Thence, also, more alive to tenderness.

Through his own suffering, Ted Kennedy became more alive to the plight and suffering of others – the sick child who could not see a doctor; the young soldier sent to battle without armor; the citizen denied her rights because of what she looks like or who she loves or where she comes from.  The landmark laws that he championed — the Civil Rights Act, the Americans with Disabilities Act, immigration reform, children’s health care, the Family and Medical Leave Act -all have a running thread.  Ted Kennedy’s life’s work was not to champion those with wealth or power or special connections.  It was to give a voice to those who were not heard; to add a rung to the ladder of opportunity; to make real the dream of our founding.  He was given the gift of time that his brothers were not, and he used that gift to touch as many lives and right as many wrongs as the years would allow.  

We can still hear his voice bellowing through the Senate chamber, face reddened, fist pounding the podium, a veritable force of nature, in support of health care or workers’ rights or civil rights.  And yet, while his causes became deeply personal, his disagreements never did.  While he was seen by his fiercest critics as a partisan lightning rod, that is not the prism through which Ted Kennedy saw the world, nor was it the prism through which his colleagues saw him.  He was a product of an age when the joy and nobility of politics prevented differences of party and philosophy from becoming barriers to cooperation and mutual respect – a time when adversaries still saw each other as patriots.  

And that’s how Ted Kennedy became the greatest legislator of our time.  He did it by hewing to principle, but also by seeking compromise and common cause – not through deal-making and horse-trading alone, but through friendship, and kindness, and humor.  There was the time he courted Orrin Hatch’s support for the Children’s Health Insurance Program by having his Chief of Staff serenade the Senator with a song Orrin had written himself; the time he delivered shamrock cookies on a china plate to sweeten up a crusty Republican colleague; and the famous story of how he won the support of a Texas Committee Chairman on an immigration bill.  Teddy walked into a meeting with a plain manila envelope, and showed only the Chairman that it was filled with the Texan’s favorite cigars.  When the negotiations were going well, he would inch the envelope closer to the Chairman.  When they weren’t, he would pull it back.  Before long, the deal was done.

It was only a few years ago, on St. Patrick’s Day, when Teddy buttonholed me on the floor of the Senate for my support on a certain piece of legislation that was coming up for vote.  I gave him my pledge, but expressed my skepticism that it would pass.  But when the roll call was over, the bill garnered the votes it needed, and then some.  I looked at Teddy with astonishment and asked how he had pulled it off.  He just patted me on the back, and said “Luck of the Irish!”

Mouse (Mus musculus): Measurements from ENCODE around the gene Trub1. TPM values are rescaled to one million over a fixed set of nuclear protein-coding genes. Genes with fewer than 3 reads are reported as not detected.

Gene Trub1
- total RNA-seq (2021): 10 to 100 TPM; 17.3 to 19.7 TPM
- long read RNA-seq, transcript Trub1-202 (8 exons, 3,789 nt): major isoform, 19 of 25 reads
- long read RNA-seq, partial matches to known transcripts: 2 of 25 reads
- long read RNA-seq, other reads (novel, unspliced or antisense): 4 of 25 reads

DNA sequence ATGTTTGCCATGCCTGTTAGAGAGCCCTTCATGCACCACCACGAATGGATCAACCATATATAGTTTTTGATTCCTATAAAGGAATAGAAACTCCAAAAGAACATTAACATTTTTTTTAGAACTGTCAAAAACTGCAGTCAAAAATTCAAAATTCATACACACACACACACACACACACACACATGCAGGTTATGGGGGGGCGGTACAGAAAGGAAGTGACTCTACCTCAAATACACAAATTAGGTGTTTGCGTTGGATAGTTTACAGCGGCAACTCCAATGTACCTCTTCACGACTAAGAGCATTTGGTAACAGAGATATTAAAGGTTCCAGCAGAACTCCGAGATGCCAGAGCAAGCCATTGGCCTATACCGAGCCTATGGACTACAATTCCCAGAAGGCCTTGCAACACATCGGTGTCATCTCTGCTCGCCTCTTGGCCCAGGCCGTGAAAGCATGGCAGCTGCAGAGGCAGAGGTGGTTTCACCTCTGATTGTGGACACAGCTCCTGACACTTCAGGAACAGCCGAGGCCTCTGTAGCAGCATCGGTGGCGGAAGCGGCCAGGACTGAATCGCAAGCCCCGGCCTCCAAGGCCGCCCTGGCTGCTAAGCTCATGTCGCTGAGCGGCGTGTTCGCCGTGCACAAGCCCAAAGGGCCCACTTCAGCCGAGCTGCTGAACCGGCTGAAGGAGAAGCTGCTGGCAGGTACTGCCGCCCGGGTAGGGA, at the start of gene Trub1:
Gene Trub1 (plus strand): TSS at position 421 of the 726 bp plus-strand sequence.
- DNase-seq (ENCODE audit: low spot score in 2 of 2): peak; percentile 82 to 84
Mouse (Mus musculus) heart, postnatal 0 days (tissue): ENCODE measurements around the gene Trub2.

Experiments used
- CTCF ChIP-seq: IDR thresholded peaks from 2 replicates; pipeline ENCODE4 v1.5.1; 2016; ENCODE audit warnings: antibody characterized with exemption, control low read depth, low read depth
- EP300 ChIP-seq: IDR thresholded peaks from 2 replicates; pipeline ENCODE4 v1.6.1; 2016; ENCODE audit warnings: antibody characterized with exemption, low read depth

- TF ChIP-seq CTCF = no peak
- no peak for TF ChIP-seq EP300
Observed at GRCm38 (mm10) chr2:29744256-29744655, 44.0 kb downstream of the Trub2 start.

Of course, luck had little to do with Ted Kennedy’s legislative success, and he knew that.  A few years ago, his father-in-law told him that he and Daniel Webster just might be the two greatest senators of all time.  Without missing a beat, Teddy replied, “What did Webster do?”

But though it is Ted Kennedy’s historic body of achievements we will remember, it is his giving heart that we will miss.  It was the friend and colleague who was always the first to pick up the phone and say, “I’m sorry for your loss,” or “I hope you feel better,” or “What can I do to help?”  It was the boss who was so adored by his staff that over five hundred spanning five decades showed up for his 75th birthday party.  It was the man who sent birthday wishes and thank you notes and even his own paintings to so many who never imagined that a U.S. Senator would take the time to think about someone like them.  I have one of those paintings in my private study – a Cape Cod seascape that was a gift to a freshman legislator who happened to admire it when Ted Kennedy welcomed him into his office the first week he arrived in Washington; by the way, that’s my second favorite gift from Teddy and Vicki after our dog Bo.  And it seems like everyone has one of those stories – the ones that often start with “You wouldn’t believe who called me today.”

Ted Kennedy was the father who looked after not only his own three children, but John’s and Bobby’s as well.  He took them camping and taught them to sail.  He laughed and danced with them at birthdays and weddings; cried and mourned with them through hardship and tragedy; and passed on that same sense of service and selflessness that his parents had instilled in him.  Shortly after Ted walked Caroline down the aisle and gave her away at the altar, he received a note from Jackie that read, “On you the carefree youngest brother fell a burden a hero would have begged to be spared.  We are all going to make it because you were always there with your love.”

Not only did the Kennedy family make it because of Ted’s love – he made it because of theirs; and especially because of the love and the life he found in Vicki.  After so much loss and so much sorrow, it could not have been easy for Ted Kennedy to risk his heart again.  That he did is a testament to how deeply he loved this remarkable woman from Louisiana.  And she didn’t just love him back.  As Ted would often acknowledge, Vicki saved him.  She gave him strength and purpose; joy and friendship; and stood by him always, especially in those last, hardest days.